The majority of this population has heard about the term “Stages of Grief”. Some have not had to live them. Others, like myself, know them too well. Some stages were much harsher than I expected. Some stages have seemed to linger on longer than I wanted them to. Others have ripped me through the core. Yet, there was one stage that I didn’t ever imagine I would go through. No one ever told me about it. When I first felt it, I was taken aback. I was actually shocked and quite angry at myself for even feeling this one emotion. Maybe I am the only one, which makes it even more disgusting. To even admit that I felt like this, is quite horrifying for me. But, if I don’t share this here…then where??
A couple of weeks ago, I was in a weekly staff meeting. These meetings start with some sort of ice breaker. A way for the group to get to know a little bit more about ourselves. The moderator starts with a question and everyone gets a chance to answer. This question was “Tell us about a moment or event that made such an impact, you will remember for the rest of your life.” I sat there feeling a bit anxious. Was I going to cry when it was my turn? Were some of these people going to share a sad memory that would make it even harder for me to share mine? I waited for my turn. I wanted this over! Then, as people starting answering, my anxiety level grew but not because of what I was going to say, but because of what they were sharing with us! Each and every person described a moment of joy and elation. There were the “The moment I saw my child being born.” “The day my husband proposed to me”.” When I received my college degree and my parents were so proud.” “The day my father walked me down the aisle.” I was shocked with myself. Had no one experienced death or was I just a pathetic soul?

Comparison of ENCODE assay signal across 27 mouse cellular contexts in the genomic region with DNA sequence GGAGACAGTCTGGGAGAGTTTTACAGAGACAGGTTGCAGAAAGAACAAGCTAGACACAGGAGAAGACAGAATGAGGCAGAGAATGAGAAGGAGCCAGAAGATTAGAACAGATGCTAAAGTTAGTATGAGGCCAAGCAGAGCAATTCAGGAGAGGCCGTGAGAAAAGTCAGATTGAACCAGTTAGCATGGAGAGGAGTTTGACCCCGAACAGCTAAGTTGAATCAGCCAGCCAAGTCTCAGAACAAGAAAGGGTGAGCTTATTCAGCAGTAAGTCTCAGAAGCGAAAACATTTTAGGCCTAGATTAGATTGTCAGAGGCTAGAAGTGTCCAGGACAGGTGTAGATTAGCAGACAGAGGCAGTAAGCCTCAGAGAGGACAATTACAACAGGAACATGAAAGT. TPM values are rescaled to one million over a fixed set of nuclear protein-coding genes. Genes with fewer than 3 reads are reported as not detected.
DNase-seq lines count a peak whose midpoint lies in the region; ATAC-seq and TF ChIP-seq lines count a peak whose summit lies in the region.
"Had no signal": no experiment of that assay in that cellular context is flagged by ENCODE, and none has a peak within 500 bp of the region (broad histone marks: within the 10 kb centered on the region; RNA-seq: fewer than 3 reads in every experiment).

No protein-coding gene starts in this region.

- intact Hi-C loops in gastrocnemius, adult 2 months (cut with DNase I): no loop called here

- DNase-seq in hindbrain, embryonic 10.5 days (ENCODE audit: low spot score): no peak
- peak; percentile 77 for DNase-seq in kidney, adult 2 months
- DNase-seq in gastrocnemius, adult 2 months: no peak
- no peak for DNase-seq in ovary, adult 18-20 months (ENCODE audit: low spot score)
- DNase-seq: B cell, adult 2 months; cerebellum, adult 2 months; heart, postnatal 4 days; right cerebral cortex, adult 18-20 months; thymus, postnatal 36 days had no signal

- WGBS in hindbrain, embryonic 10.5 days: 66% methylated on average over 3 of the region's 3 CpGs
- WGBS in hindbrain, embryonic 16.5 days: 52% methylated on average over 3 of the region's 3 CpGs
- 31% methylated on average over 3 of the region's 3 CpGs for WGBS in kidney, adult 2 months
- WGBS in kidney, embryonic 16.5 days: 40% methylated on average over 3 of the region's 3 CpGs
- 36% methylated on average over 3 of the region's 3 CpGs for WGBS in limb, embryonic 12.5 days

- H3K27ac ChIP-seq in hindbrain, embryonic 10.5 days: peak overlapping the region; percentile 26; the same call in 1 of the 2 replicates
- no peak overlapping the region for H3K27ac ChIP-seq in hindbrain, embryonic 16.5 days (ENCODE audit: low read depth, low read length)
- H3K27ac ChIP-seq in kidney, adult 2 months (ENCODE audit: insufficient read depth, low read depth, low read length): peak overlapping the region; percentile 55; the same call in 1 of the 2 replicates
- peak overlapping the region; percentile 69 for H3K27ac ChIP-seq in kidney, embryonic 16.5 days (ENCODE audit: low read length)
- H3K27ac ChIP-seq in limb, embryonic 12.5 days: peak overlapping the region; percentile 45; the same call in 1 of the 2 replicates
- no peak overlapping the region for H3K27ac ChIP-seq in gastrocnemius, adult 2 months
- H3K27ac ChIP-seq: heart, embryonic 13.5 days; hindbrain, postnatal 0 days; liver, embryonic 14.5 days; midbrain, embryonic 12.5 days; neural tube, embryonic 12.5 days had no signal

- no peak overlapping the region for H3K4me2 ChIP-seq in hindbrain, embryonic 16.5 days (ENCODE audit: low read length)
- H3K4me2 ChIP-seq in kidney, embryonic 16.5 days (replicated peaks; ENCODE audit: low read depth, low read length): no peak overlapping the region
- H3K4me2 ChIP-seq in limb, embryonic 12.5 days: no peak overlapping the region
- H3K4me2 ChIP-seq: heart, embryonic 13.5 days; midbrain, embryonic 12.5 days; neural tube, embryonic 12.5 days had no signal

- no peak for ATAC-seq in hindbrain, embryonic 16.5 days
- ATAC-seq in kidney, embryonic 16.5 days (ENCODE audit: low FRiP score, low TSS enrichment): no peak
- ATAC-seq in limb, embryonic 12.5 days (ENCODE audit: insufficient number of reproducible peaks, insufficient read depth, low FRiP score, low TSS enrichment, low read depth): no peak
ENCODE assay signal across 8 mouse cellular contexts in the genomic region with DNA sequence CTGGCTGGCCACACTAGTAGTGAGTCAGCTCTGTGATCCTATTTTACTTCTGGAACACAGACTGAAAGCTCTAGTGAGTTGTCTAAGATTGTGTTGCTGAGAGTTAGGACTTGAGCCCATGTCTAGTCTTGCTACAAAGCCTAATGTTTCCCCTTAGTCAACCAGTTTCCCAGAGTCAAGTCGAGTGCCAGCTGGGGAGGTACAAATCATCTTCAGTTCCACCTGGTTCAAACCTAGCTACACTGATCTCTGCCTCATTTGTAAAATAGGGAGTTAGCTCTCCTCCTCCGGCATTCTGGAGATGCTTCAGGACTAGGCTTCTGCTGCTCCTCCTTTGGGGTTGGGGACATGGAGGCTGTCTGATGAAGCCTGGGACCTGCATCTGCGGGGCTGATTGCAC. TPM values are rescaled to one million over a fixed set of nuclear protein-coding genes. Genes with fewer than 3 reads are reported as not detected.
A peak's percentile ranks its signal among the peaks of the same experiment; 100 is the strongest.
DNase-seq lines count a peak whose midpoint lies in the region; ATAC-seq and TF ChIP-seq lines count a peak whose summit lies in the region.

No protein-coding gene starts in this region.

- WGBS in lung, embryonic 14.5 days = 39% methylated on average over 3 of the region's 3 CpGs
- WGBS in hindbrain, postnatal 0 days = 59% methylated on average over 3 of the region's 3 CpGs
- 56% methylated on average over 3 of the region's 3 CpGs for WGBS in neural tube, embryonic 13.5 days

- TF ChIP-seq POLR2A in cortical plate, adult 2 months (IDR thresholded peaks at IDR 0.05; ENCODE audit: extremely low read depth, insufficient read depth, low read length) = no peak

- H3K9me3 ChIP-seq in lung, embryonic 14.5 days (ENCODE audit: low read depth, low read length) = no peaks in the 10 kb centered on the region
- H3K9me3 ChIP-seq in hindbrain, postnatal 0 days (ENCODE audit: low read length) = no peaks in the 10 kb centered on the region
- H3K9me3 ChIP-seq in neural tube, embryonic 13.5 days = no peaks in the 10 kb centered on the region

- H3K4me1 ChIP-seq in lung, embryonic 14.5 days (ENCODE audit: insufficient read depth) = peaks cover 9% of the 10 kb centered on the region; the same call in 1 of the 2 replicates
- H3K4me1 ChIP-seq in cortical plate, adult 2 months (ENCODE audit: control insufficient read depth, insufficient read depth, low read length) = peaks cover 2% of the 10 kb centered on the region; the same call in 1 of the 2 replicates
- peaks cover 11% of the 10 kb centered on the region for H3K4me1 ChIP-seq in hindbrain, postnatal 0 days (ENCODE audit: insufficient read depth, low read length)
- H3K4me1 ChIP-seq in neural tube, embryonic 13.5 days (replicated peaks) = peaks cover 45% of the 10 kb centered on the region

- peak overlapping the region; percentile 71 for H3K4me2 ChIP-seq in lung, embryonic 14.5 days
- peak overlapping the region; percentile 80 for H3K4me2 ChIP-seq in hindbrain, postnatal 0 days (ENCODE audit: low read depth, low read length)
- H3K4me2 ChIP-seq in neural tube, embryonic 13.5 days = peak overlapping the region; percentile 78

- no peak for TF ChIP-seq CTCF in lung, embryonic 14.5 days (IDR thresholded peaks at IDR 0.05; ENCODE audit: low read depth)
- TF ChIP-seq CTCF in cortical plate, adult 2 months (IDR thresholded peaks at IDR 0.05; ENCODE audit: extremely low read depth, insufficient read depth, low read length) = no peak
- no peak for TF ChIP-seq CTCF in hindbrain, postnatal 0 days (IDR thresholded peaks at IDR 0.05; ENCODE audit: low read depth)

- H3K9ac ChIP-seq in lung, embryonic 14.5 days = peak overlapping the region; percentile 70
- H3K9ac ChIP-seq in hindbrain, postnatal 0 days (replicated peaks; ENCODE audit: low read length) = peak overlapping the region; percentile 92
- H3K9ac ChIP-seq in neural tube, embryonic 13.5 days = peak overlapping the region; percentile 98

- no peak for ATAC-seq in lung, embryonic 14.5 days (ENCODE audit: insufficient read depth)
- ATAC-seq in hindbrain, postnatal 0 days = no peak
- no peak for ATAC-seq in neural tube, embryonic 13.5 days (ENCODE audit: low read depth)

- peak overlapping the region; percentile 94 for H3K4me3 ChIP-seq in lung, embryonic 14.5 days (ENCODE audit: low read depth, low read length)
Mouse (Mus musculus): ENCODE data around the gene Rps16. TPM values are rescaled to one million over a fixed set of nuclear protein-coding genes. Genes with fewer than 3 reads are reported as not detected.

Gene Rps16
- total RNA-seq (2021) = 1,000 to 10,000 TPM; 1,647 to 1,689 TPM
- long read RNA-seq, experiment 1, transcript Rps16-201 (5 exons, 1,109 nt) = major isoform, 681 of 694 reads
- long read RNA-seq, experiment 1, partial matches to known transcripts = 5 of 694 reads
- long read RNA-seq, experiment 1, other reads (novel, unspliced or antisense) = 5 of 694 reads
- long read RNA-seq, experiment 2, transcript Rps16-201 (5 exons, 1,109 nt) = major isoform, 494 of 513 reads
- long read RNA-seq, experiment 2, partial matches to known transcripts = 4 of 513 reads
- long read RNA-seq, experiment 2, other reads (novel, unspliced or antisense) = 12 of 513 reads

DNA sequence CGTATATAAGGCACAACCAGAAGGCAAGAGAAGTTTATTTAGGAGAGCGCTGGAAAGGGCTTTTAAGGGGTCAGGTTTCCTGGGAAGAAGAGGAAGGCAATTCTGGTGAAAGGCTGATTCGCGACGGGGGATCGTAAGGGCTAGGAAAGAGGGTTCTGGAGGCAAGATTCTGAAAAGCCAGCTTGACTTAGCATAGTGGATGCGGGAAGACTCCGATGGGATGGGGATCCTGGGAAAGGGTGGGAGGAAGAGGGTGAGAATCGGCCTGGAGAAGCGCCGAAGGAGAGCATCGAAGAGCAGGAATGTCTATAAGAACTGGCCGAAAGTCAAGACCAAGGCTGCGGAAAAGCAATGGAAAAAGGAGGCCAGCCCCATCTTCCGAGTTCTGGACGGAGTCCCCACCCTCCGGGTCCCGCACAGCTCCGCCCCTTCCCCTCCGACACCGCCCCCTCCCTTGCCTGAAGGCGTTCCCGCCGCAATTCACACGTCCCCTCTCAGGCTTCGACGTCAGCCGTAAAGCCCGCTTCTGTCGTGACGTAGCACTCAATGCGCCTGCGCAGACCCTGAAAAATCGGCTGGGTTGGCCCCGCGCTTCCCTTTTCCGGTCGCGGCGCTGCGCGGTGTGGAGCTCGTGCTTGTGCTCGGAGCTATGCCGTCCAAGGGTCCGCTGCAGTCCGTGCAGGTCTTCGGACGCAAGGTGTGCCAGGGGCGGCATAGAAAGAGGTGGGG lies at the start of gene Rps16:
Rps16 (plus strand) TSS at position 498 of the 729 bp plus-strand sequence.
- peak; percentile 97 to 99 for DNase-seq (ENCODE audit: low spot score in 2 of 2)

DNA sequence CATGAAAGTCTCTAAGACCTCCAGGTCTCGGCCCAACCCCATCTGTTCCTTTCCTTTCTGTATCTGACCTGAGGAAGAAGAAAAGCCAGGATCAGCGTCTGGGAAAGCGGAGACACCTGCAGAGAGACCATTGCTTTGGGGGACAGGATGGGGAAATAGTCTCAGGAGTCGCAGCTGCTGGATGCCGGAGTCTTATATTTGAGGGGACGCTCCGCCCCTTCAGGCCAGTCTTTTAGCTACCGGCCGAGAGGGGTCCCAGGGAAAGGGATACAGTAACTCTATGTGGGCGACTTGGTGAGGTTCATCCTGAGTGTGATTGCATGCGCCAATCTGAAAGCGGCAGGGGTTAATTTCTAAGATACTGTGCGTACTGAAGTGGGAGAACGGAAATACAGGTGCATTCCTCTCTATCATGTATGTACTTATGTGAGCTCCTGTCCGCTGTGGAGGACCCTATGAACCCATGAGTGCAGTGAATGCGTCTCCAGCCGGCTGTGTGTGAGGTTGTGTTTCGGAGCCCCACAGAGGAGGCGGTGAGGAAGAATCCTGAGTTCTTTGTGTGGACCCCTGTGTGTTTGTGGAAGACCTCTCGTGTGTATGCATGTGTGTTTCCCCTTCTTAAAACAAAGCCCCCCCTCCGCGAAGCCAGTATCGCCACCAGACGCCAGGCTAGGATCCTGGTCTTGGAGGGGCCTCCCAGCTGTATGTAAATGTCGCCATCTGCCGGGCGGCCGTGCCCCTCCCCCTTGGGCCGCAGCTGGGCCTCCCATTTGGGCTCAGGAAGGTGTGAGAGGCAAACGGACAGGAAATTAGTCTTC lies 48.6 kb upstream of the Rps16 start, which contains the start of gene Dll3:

Not one person had a devastating event take up their front and foremost region of their brain or heart! Each time a new memory was shared group laughed, and oohed and aahed. Then, it was my turn and that is when I felt it. The ugliest stage I have felt. I was embarrassed! I thought about pulling into my memory bank and sharing the day my children were born or holding one of my grand babies for the first time. Maybe the day I saw my daughter marry her greatest love or the day I married mine but I couldn’t. I didn’t want to share that. I was ashamed when I realized that those beautiful, happy, blissful memories no longer took front row center. The day Joey died is THE event…THE moment…the life changing occurrence that I will never forget and will stand out for the rest of my life.
I had to take a deep breath. I didn’t look anyone in the face. I started slowly. ” The cell phone rang. My husband answered it. We pulled over on the side of the freeway… right under the ‘Happiest Place on Earth” sign. I remember the dead weeds and trash under the truck. The cars whizzing by. My husband looking at me, the color drained from his face and saying ‘Joey is dead’. I remember the dreadful scream coming out from my mouth. The banging on the dashboard. I remember the denial laugh because for a quick moment I hoped it was a very sick joke and the pain setting in the moment I realized it wasn’t. The day I lost my Joey is MY unforgettable memory.” No one said a word. Some smiled weakly, others looked down. I began to feel sorry that I shared my memory because I made them uncomfortable. For a split second, I felt sorry for myself. I was ashamed of my story! After a moment or two of silence, the next person started. Then , like nothing, continued right where they had left off before me. Stories of joy.
I sat silently and wondered if they forgot. Maybe they assumed that it’s been over a year, my time is up…I need to move on. Did they feel sorry for my loss or sorry that I seemed to be stuck in this place of hurt and grief. Did they pity me? I struggled the remaining of the evening as I nervously recalled that event. Obviously, it made a great impact because here I am, weeks later, and I still struggle with it.
I believe and have strongly declared that as a parent who has lost their child, I have the right to not really care if someone is uncomfortable with my story. They may choose to walk away, or I can chose not to share. I chide myself for forgetting that. I was mad that I let someone who felt ill at ease make me feel embarrassed of my loss…and even madder that they don’t understand my pain. I am upset that I made them believe my life is consumed with sadness and pain and that I didn’t get to share my many happy memories. Memories that I cherish and that I hold on to for dear life. Memories that are so magical, they make my shattered heart smile. And how beautifully wonderful that many of those memories include those we made with Joey.
My Best Memories Are The Ones We Made With You..
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